If you’re a college basketball fan in the Inland Northwest, it’s more than likely you’ll have a dog in the fight when the NCAA Tournament begins later this week.
A Bulldog, that is. Or maybe a Cougar. Possibly an Eagle.
Three of the four Division I schools in the region will be represented when college basketball’s annual showcase tips off – in the Indianapolis area for the men and the San Antonio area for the women – and four Inland Northwest teams will be competing in this year’s NCAA Tournament.
That’s four of a possible eight, setting a record for most area teams sent to the Big Dance.
The top-ranked Gonzaga men open the tournament on Saturday at 6:20 p.m. against No. 16 Norfolk State or Appalachian State.
Assuming the heavily favored Bulldogs pass that test, Monday could be a hectic day for fans of GU basketball.
The Zags women open their 2021 tournament as a No. 5 seed against No. 12 Belmont at 1 p.m. The men would have a Round of 32 game the same day, against either No. 8 Oklahoma or No. 9 Missouri.
Meanwhile, the Eastern Washington men return to the tournament after cruising to the Big Sky Tournament championship. The No. 14 Eagles open Saturday against No. 3 Kansas at 10:15 a.m.
Finally, returning to March Madness for the first time in 30 years, the No. 9 Washington State women will be targeting the program’s first tournament win when they play No. 8 South Florida at 6:30 p.m. on Sunday.
“There’s a lot of talent. I don’t think you realize how much talent it is around here until you start noticing that,” third-year WSU women’s coach Kamie Ethridge said. “The success of these programs and some of these programs have been doing it a long time, so kudos to them.
“They’ve been proving it and doing it for a long period of time and we’re the new kid on the block.”
Combined, the eight area teams have made 53 NCAA Tournament appearances, with the Gonzaga men (23) accounting for close to half . Although this is the first time four teams have gone dancing in the same year, three teams have qualified for the tournament on four occasions. In 2015, the EWU men joined the GU men and women. In 2013 and 2014, the GU men, GU women and Idaho women all qualified. In 2007, the WSU men joined the GU men and women in the Big Dance.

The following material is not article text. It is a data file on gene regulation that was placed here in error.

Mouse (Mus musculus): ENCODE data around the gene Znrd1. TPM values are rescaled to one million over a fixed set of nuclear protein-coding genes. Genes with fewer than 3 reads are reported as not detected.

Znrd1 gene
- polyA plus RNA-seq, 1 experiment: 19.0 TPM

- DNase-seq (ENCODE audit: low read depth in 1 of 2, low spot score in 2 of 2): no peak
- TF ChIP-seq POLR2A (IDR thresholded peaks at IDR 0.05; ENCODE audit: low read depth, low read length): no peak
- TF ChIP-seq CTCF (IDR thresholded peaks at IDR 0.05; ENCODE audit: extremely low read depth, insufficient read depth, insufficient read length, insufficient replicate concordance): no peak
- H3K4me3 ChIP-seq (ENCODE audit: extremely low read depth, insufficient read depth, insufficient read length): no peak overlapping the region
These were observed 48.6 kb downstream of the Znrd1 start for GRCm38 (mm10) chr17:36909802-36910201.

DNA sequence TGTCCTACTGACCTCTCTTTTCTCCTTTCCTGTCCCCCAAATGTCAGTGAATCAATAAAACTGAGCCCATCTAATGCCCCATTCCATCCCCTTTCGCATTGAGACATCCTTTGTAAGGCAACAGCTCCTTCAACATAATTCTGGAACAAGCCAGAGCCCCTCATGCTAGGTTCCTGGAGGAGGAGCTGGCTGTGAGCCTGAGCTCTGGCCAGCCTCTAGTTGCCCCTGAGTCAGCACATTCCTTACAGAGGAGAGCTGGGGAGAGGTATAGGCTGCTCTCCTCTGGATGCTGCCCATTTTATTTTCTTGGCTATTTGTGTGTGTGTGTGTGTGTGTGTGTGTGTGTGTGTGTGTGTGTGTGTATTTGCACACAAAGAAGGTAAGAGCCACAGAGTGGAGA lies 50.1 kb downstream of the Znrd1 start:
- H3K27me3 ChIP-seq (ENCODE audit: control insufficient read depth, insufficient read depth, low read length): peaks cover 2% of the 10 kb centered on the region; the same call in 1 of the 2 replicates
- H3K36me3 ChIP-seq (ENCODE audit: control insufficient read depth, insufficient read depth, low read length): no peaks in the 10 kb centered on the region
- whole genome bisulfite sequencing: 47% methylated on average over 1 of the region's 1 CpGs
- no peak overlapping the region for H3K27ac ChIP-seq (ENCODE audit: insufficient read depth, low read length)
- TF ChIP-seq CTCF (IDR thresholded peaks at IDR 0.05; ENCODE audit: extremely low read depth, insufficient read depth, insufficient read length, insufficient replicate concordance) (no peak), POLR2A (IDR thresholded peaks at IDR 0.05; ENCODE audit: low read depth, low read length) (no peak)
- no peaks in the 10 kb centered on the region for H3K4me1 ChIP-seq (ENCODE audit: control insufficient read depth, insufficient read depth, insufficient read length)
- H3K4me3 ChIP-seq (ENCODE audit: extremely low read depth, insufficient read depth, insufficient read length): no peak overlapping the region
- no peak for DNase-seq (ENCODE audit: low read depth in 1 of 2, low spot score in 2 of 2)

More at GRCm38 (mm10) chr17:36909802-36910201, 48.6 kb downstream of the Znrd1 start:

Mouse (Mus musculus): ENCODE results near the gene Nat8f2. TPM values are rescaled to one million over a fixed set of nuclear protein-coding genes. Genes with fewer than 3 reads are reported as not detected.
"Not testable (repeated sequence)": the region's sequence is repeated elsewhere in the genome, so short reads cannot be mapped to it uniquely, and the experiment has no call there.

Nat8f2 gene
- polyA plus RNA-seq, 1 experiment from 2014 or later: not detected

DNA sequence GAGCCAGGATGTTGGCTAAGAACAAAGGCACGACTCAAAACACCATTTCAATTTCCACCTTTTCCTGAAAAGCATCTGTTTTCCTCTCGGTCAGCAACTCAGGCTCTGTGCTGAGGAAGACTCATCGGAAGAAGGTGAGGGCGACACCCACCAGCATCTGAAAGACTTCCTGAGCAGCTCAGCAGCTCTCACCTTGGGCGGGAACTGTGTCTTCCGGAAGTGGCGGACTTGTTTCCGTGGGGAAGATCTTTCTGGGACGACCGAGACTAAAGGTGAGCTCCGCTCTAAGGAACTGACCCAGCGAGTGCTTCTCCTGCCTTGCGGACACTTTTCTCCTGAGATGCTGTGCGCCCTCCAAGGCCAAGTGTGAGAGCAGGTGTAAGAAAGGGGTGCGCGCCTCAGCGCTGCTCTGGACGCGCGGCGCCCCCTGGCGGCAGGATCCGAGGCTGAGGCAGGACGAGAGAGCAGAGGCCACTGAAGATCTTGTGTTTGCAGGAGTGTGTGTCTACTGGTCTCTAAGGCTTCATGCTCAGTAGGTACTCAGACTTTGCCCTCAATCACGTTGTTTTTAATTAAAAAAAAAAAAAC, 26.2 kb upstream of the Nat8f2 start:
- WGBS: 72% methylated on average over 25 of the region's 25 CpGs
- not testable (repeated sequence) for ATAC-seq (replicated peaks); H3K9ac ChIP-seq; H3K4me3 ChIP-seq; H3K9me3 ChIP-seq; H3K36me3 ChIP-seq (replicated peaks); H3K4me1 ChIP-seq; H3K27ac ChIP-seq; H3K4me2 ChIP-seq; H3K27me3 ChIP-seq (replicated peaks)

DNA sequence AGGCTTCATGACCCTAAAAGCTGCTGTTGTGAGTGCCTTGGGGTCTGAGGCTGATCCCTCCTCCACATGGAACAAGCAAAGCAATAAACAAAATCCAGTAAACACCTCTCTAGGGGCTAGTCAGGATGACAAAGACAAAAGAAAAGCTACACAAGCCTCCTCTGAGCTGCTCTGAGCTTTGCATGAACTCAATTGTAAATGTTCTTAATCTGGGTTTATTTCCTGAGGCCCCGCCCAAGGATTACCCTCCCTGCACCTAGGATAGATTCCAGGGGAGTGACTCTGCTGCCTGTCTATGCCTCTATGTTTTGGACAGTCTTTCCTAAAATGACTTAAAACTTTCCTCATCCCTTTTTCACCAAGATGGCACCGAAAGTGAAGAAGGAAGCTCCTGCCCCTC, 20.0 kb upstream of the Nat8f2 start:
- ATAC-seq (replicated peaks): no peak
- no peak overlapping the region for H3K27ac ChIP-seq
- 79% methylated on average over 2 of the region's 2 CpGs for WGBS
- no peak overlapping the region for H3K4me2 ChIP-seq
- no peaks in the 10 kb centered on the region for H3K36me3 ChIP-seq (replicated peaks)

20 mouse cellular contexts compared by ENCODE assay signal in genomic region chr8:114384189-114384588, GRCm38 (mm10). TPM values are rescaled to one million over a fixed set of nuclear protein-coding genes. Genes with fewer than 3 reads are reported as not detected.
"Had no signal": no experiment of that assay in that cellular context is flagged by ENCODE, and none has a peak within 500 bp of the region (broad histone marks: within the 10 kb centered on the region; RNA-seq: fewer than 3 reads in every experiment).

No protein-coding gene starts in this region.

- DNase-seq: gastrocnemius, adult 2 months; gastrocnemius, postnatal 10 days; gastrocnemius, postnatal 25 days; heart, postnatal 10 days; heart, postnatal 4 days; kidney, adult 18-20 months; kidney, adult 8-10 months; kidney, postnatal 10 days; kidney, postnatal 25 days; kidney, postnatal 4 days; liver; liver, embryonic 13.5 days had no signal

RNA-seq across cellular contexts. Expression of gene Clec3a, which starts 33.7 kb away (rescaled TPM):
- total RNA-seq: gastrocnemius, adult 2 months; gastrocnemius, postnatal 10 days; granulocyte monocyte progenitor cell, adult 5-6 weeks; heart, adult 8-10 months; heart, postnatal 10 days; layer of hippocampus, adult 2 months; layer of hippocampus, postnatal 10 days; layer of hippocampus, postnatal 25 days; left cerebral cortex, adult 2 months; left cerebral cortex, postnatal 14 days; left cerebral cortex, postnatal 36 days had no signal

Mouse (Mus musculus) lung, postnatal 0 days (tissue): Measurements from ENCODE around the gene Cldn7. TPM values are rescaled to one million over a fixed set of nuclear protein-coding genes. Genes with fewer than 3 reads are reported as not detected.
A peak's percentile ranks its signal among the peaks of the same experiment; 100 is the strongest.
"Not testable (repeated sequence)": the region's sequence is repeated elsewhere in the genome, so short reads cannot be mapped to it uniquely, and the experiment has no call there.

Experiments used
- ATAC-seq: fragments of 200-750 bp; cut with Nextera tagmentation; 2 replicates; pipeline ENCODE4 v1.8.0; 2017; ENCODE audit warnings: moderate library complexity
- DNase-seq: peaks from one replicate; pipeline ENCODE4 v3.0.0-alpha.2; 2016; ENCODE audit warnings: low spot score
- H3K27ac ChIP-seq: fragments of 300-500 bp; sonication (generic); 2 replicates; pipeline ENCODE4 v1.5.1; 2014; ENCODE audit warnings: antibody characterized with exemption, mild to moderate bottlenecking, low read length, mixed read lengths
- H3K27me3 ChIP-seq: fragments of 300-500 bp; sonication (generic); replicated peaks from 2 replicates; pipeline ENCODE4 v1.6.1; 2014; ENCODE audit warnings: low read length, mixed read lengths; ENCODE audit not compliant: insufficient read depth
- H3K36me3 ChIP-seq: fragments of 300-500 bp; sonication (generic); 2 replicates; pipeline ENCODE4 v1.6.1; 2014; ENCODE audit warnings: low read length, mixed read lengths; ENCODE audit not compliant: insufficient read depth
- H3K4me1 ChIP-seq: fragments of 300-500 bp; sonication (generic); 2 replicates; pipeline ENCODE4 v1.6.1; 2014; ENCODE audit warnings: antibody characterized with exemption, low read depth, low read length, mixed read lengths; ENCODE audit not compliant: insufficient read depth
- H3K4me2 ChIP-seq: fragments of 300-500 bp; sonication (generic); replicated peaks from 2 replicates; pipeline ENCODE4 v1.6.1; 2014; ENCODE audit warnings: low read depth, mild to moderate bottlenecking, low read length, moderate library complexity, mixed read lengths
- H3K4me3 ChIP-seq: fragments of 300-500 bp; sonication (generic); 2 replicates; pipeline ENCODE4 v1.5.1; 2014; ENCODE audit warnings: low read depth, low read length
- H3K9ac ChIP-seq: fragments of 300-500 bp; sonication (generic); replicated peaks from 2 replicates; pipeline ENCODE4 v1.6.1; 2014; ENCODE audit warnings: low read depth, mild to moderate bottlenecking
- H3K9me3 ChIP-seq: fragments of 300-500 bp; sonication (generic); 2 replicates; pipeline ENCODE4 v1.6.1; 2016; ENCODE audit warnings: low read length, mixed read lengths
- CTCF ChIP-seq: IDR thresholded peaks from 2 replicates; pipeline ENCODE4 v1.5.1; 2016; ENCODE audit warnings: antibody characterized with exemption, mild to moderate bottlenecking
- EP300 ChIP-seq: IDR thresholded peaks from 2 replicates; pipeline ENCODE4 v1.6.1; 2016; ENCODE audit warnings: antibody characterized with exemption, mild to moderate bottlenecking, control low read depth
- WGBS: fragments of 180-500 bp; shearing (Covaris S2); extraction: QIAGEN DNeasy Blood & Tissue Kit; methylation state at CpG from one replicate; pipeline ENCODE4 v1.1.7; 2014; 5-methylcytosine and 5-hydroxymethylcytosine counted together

The Inland Northwest had a chance to sent five teams to the tournament this year, but a shorthanded Idaho women’s squad couldn’t overcome top-seeded Idaho State in the Big Sky Tournament championship game.
Nonetheless, it serves as another crowning achievement for an area that’s never been shy to flaunt its passion for the game of basketball.
When Southwest Airlines passengers arrive at Spokane International, they’re greeted by a black “Hooptown USA” mural that’s draped across one of the walls inside the main rotunda.
“Spokane’s Hooptown for a reason and I think it shows with the programs that are centered around this city,” Gonzaga senior Jill Townsend said. “… It just speaks to the type of pride this city takes in basketball. It shows the world we’re not just the greatest 3-on-3 basketball city but the greatest basketball city, period.”
Fourth-year EWU coach Shantay Legans moved to the area in 2009 to take an assistant coaching position with the Eagles. The Ventura, California, native and former Cal/Fresno State player didn’t know what to expect when he arrived in Cheney, but Legans was enlightened toward the region’s basketball fixation when he was coerced to attend Spokane Hoopfest in 2010.
“I didn’t go to the first Hoopfest when I was here because I was like, ‘I’ve been to places, I’ve been to Hoop it Up 3-on-3 and there’s like 600 people. It’s pretty cool,’ ” Legans said. “No big deal. They were like, ‘No, dude. You’ve got to go.’ … The next year I went, I never missed it again. … It blew my mind how much the Spokane area really loves hoops. It blew my mind.”